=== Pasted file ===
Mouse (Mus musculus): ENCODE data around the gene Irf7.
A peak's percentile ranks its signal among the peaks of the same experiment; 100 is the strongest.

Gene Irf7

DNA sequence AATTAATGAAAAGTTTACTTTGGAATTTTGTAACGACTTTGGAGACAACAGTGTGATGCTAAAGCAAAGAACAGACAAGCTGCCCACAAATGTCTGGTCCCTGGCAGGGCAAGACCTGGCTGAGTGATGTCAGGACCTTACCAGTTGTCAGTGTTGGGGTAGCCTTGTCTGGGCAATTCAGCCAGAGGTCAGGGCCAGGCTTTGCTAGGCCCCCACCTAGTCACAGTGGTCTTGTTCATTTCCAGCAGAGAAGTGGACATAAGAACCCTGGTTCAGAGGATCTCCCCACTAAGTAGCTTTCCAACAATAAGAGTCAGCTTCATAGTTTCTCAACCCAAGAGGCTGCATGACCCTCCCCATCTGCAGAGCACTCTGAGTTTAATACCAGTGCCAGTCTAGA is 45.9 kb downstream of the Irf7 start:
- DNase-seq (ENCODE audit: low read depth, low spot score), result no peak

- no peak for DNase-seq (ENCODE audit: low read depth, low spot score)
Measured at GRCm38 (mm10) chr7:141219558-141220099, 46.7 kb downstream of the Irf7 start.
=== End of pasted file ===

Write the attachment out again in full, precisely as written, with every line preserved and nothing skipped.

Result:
Mouse (Mus musculus): ENCODE data around the gene Irf7.
A peak's percentile ranks its signal among the peaks of the same experiment; 100 is the strongest.

Gene Irf7

DNA sequence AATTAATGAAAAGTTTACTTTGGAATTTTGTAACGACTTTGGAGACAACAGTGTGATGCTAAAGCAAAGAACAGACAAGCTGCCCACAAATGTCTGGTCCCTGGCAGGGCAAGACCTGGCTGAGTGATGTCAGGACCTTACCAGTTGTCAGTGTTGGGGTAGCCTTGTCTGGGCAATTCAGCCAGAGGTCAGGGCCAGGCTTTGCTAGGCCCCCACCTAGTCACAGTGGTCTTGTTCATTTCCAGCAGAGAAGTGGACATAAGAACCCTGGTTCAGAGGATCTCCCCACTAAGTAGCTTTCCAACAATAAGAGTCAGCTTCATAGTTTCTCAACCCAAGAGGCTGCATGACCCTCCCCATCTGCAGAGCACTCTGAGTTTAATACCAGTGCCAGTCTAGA is 45.9 kb downstream of the Irf7 start:
- DNase-seq (ENCODE audit: low read depth, low spot score), result no peak

- no peak for DNase-seq (ENCODE audit: low read depth, low spot score)
Measured at GRCm38 (mm10) chr7:141219558-141220099, 46.7 kb downstream of the Irf7 start.